- The Chooser has no idea if ten is the hardest or if one is the hardest. If the Aggressor had whispered “ten” into the Impartial Third Party’s ear, then ten would be the hardest and one would be the softest, so a seven would be a fairly hard strike. If however, he had whispered a “one” into the ear, then one would be the hardest and ten would be the softest, so the seven would not be a very hard strike. The Impartial Third Party is there, solely to keep the Aggressor honest.
- When the Chooser picks their combination and power level, the Aggressor then, must strike their body part on the other person’s body part at the power level chosen. The beauty, is that only the Aggressor and the Impartial Third Party know exactly how hard the person is going to get hit. If a ten was chosen, and the scale was a one, then the Aggressor could wind their strike up, like they are going to stomp on the person’s foot as hard as they can, but deliver a strike that consists of barely brushing the victim’s foot with their heel.
- Classic Combinations is a game of violence, but it is also a game of politics. Since it is played in rounds, every person in the circle will have the opportunity to be the aggressor and chooser. Choosers have the option to play it safe by choosing safe numbers around five or so, or choosing combinations that involve themselves. Any Choosers that go aggressive; choosing a one or ten, or even a two or nine, can regret that decision later in the round when people are seeking revenge. Aggressors can play it safe too, by choosing body parts that won’t hurt too bad if they are struck together with maximum force. The Aggressor is also allowed to choose their own body parts as the second part of the combination. EXAMPLE: the Aggressor may pick, “My fist, and my own shin” if they want to play the politics game.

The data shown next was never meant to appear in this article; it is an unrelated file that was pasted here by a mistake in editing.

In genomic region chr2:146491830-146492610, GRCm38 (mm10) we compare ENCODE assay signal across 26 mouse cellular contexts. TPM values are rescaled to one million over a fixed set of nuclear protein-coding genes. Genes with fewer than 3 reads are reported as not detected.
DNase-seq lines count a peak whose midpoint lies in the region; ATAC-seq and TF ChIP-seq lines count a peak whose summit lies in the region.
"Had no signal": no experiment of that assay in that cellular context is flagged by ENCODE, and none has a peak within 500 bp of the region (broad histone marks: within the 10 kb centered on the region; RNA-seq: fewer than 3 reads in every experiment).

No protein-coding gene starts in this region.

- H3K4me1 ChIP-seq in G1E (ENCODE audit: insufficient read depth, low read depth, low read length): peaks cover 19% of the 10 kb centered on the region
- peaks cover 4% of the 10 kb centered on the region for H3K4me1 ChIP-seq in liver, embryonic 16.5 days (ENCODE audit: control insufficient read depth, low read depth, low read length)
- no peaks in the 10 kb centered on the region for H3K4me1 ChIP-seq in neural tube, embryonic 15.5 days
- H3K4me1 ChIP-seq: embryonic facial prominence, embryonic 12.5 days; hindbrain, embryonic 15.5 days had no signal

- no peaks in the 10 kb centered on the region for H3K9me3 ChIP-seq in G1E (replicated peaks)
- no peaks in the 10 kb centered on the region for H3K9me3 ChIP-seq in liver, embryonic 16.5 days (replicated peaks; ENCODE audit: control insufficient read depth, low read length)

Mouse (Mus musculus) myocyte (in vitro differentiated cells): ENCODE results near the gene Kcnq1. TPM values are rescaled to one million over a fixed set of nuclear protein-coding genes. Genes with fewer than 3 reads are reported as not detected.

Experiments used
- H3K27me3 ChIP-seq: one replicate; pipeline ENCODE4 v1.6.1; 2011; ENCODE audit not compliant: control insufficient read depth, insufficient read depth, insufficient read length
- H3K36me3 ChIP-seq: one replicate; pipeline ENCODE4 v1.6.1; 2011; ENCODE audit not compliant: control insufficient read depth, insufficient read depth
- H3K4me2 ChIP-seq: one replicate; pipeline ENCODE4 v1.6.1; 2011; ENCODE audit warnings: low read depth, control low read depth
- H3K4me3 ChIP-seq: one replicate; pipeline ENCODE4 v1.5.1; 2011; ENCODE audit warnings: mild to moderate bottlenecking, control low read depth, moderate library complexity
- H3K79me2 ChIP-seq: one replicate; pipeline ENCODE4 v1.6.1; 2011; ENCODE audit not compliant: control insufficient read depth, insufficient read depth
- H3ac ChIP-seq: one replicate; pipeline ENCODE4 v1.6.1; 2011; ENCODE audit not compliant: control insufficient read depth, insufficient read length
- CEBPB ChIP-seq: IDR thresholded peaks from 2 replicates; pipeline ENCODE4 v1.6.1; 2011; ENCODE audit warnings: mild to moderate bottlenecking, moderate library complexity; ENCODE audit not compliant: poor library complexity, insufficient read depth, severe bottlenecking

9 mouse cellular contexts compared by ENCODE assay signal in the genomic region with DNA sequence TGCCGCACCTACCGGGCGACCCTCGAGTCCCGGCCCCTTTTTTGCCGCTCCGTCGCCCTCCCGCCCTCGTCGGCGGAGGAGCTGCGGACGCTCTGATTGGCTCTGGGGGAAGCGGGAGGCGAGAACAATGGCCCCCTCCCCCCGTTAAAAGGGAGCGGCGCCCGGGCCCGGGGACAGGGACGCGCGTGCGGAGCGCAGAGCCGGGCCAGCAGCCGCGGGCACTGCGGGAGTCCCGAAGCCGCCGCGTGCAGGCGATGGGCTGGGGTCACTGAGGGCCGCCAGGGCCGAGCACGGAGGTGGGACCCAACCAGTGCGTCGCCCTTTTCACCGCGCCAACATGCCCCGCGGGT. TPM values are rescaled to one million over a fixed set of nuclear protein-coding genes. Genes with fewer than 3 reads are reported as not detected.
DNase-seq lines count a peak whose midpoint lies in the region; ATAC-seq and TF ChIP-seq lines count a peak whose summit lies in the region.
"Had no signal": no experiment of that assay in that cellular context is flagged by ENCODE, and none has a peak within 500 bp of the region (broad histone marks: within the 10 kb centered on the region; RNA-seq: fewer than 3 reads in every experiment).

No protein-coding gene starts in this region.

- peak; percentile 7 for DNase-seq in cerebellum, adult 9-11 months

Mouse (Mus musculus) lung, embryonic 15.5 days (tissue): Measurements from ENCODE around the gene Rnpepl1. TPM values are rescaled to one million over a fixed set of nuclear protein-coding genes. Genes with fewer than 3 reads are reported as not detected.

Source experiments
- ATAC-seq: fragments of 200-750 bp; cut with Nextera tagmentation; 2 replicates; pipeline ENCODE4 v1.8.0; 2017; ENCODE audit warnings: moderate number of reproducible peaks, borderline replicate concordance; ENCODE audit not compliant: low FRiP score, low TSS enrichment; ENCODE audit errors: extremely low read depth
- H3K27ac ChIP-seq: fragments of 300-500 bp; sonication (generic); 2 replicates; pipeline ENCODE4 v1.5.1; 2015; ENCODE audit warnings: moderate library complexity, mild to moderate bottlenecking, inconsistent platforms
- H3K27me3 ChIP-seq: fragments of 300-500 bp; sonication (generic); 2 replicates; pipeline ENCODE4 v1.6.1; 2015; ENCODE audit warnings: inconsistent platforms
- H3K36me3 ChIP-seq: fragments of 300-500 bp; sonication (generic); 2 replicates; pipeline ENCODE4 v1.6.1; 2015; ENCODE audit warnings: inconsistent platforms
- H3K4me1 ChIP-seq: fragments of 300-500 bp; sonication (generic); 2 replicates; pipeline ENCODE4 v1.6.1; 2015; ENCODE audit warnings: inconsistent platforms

I know what many may be thinking, and no, this game is not the reason Champion broke up. That is probably because Jim refused to take part. He definitely had the shortest fuse in the band, and I could easily imagine scenarios where escalations caused problems. Luckily, he watched from a safe distance under the guise of his fake religion he made up; Pagan Pacifism. The sole tenet of Pagan Pacifism being “Thou shalt not play Classic Combinations.”